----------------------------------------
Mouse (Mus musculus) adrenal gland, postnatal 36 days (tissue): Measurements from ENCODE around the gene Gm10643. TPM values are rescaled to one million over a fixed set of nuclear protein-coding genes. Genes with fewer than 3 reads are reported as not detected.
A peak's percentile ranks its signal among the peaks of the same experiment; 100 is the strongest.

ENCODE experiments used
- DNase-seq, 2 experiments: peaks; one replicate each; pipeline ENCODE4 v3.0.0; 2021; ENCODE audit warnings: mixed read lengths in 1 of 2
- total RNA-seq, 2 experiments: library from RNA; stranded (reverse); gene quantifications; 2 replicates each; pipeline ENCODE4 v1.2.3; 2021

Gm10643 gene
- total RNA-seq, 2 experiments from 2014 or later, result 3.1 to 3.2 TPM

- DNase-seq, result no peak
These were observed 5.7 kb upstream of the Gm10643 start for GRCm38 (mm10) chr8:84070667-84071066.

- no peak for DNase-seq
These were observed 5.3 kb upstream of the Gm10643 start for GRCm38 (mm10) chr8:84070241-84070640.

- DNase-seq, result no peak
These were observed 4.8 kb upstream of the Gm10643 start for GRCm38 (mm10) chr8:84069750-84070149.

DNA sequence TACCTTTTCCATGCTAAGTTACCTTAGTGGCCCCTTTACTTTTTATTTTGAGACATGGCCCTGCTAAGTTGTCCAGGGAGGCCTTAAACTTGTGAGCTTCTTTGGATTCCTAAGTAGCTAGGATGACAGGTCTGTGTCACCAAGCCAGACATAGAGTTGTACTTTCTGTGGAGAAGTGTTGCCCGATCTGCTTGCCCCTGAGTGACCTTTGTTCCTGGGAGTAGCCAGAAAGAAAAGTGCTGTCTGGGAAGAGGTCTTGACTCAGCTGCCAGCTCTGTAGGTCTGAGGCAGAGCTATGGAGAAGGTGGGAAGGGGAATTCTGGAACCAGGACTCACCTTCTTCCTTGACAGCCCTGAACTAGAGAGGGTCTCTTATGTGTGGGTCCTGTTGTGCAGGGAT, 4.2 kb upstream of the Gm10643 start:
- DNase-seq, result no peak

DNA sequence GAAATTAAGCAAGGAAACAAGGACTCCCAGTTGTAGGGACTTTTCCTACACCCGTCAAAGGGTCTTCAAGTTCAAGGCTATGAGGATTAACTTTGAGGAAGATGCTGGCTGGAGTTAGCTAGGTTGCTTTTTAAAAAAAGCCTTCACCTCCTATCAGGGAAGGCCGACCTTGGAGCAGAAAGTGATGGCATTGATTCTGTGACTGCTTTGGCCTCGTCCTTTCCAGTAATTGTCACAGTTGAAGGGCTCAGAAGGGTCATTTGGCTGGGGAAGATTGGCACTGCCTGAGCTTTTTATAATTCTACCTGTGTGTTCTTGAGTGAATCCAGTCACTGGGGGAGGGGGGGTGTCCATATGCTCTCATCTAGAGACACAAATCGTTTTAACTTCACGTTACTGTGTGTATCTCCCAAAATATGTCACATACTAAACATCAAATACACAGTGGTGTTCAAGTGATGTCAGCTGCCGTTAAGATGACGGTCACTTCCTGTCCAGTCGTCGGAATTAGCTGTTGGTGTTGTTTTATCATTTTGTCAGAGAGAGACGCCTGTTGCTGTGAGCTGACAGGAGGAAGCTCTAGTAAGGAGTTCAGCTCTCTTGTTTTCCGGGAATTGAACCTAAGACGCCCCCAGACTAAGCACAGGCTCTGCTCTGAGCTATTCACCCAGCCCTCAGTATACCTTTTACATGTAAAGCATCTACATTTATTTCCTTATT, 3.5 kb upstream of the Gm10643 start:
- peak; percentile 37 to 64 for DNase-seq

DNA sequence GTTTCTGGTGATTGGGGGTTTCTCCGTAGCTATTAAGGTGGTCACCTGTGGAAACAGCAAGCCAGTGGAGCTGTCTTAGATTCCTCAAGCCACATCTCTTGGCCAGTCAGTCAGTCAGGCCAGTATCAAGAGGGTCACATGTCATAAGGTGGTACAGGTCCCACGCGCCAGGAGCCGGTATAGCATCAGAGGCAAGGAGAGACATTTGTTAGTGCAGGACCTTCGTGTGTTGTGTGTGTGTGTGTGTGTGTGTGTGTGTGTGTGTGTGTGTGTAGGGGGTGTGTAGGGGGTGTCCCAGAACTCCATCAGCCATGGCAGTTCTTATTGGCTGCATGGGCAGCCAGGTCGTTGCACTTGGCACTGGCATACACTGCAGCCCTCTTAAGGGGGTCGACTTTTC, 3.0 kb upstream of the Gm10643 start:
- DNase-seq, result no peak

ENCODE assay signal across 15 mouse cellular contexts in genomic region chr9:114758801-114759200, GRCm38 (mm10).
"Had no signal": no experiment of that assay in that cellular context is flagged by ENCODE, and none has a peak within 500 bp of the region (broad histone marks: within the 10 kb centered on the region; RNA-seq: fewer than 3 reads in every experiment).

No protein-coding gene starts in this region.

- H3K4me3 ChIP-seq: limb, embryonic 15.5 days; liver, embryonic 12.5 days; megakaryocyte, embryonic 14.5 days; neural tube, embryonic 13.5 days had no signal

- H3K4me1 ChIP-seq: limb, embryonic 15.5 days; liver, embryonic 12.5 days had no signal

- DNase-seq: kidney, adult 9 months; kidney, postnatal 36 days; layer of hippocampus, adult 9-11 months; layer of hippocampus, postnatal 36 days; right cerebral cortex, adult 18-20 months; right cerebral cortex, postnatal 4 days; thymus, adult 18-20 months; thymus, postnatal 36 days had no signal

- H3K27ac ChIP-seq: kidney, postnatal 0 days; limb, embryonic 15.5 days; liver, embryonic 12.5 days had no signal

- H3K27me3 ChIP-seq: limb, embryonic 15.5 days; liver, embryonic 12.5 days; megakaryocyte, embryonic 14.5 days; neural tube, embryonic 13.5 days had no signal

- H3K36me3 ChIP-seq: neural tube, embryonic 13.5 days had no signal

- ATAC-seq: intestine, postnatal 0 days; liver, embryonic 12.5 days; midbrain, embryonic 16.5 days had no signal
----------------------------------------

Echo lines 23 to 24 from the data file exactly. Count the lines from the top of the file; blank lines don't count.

- H3K4me3 ChIP-seq: limb, embryonic 15.5 days; liver, embryonic 12.5 days; megakaryocyte, embryonic 14.5 days; neural tube, embryonic 13.5 days had no signal

- H3K4me1 ChIP-seq: limb, embryonic 15.5 days; liver, embryonic 12.5 days had no signal